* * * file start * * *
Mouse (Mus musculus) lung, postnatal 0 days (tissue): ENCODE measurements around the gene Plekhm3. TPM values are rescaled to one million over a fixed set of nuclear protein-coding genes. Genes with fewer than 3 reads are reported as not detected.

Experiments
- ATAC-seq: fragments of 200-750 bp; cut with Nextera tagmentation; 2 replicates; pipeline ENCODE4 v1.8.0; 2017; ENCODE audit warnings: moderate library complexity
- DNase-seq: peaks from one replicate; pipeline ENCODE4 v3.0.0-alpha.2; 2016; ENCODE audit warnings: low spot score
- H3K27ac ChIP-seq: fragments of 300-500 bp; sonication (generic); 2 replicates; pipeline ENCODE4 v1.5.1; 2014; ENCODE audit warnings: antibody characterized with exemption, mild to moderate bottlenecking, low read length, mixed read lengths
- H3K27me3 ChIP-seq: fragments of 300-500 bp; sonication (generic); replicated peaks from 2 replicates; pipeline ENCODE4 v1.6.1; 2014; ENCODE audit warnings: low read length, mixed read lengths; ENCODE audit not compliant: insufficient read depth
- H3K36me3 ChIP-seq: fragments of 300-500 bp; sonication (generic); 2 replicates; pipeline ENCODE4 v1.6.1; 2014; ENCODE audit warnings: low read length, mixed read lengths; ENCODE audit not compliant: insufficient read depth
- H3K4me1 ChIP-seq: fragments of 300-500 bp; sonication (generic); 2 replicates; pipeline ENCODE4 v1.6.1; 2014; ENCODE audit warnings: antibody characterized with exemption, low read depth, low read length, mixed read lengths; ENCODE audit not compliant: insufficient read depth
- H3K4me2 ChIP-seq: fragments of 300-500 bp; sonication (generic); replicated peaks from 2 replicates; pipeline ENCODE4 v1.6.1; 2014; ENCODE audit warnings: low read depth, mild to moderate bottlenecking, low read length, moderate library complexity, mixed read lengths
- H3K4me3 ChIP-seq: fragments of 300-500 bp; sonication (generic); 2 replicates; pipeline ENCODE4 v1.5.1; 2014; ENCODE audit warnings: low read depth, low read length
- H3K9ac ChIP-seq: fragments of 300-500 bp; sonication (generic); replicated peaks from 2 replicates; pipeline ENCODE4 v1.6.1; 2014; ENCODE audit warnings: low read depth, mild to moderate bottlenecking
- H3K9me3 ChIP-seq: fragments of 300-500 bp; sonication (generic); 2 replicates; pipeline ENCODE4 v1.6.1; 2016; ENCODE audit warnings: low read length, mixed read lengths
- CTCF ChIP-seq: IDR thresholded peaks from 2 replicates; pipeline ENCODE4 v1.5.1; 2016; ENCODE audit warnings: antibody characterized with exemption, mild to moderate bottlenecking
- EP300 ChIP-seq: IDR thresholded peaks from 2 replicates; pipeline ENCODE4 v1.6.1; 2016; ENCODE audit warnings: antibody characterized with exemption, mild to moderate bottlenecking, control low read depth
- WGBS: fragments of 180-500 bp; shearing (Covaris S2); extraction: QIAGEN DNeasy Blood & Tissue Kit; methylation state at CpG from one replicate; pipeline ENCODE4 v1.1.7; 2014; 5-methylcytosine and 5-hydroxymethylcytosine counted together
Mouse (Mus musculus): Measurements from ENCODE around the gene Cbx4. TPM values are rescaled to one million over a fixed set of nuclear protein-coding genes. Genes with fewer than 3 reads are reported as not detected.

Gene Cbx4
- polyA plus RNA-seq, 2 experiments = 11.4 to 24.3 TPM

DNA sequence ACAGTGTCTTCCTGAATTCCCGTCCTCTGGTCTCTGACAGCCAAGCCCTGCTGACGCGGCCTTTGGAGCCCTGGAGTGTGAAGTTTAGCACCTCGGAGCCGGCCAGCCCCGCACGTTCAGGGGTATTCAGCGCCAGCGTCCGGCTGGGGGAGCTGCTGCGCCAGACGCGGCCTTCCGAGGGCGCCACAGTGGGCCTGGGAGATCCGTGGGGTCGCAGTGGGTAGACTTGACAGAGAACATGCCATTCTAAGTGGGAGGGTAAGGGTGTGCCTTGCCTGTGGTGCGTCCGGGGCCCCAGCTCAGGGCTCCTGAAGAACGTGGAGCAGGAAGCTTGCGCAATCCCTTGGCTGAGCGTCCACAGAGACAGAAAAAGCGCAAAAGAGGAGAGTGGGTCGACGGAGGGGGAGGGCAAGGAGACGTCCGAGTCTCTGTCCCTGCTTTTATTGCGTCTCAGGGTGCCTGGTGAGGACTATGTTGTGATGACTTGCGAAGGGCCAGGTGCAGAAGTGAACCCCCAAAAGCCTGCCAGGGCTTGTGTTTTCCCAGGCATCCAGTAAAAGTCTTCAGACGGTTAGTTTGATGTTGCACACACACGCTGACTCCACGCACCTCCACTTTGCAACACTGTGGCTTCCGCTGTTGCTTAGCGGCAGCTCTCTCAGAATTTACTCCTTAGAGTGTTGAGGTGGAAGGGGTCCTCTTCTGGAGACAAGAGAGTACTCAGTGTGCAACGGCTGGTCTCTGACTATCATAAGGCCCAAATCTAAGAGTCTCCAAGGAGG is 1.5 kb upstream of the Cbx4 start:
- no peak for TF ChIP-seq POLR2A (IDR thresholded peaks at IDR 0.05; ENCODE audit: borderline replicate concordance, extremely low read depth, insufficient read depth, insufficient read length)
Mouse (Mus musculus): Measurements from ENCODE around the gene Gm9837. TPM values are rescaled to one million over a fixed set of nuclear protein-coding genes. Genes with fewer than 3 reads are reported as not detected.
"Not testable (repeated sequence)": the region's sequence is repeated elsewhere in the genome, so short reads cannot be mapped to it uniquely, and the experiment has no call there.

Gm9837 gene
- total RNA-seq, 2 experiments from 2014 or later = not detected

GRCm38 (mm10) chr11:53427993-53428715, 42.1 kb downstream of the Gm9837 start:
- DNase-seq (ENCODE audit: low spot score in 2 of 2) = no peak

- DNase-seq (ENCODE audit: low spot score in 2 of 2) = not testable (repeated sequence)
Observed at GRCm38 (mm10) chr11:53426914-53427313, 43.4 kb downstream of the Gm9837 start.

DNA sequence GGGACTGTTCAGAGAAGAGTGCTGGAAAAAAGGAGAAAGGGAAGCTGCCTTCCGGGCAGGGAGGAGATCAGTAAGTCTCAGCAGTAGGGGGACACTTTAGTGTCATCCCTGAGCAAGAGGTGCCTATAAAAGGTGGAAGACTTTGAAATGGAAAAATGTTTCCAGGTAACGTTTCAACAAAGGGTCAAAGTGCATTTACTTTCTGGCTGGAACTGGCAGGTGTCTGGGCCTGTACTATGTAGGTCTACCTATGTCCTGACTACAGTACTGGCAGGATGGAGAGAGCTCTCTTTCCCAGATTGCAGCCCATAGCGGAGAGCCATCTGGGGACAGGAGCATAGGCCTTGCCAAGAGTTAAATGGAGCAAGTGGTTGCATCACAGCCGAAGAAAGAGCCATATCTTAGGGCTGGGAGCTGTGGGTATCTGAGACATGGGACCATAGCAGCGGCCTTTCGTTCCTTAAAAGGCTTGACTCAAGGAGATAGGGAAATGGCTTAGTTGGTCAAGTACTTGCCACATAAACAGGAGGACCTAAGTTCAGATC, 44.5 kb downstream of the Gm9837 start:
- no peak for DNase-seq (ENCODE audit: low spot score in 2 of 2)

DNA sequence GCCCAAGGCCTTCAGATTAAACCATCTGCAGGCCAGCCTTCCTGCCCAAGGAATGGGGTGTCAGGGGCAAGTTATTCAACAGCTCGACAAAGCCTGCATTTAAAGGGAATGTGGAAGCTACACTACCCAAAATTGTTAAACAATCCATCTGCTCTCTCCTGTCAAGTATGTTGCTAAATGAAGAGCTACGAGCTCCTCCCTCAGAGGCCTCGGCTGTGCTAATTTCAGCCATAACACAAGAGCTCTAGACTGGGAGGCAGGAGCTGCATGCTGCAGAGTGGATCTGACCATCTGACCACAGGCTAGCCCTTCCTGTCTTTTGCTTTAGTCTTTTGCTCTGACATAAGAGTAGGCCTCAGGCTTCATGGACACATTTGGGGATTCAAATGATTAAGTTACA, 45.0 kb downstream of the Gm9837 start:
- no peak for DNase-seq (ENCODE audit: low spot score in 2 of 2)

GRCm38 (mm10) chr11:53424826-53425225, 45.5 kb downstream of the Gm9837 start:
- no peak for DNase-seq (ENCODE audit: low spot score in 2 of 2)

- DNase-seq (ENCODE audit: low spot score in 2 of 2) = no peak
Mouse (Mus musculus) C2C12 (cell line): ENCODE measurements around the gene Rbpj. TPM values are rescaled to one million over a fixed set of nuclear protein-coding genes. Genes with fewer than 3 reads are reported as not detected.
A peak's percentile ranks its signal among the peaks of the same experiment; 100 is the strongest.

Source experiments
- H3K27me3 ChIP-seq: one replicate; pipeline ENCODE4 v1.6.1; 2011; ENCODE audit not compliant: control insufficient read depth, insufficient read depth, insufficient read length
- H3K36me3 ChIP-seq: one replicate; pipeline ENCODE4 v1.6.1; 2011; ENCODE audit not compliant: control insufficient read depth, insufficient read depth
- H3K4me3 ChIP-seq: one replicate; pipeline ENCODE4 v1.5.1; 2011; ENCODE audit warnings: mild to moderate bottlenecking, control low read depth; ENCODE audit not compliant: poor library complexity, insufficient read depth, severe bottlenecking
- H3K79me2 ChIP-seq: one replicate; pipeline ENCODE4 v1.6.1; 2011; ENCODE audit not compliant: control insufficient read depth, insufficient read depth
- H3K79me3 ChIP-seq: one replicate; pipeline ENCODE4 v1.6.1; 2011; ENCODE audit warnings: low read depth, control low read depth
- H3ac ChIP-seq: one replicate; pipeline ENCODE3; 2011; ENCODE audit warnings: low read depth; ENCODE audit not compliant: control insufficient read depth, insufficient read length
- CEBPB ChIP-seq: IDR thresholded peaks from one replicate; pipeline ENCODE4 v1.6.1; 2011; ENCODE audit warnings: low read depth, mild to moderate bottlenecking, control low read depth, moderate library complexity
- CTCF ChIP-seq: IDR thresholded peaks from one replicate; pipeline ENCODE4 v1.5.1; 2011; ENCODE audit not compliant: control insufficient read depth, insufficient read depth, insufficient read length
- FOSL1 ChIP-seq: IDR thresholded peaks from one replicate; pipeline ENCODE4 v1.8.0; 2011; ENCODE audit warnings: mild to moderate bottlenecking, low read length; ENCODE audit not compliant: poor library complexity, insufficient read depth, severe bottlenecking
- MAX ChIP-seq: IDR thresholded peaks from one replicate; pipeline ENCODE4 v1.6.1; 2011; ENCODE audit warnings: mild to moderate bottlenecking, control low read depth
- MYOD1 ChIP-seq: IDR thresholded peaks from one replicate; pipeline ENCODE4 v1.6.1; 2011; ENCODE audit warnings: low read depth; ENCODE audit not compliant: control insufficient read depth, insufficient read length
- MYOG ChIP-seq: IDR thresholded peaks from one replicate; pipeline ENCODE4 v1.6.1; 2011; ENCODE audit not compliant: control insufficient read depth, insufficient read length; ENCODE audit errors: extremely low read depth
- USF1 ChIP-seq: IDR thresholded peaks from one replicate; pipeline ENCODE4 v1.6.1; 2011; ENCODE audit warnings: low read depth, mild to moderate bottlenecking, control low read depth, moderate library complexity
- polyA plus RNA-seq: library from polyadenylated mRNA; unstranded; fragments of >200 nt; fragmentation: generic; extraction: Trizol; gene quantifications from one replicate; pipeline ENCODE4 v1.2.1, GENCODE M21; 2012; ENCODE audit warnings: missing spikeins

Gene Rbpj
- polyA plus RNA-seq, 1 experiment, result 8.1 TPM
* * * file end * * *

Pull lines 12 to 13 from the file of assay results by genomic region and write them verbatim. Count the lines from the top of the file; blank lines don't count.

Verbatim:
- H3K9me3 ChIP-seq: fragments of 300-500 bp; sonication (generic); 2 replicates; pipeline ENCODE4 v1.6.1; 2016; ENCODE audit warnings: low read length, mixed read lengths
- CTCF ChIP-seq: IDR thresholded peaks from 2 replicates; pipeline ENCODE4 v1.5.1; 2016; ENCODE audit warnings: antibody characterized with exemption, mild to moderate bottlenecking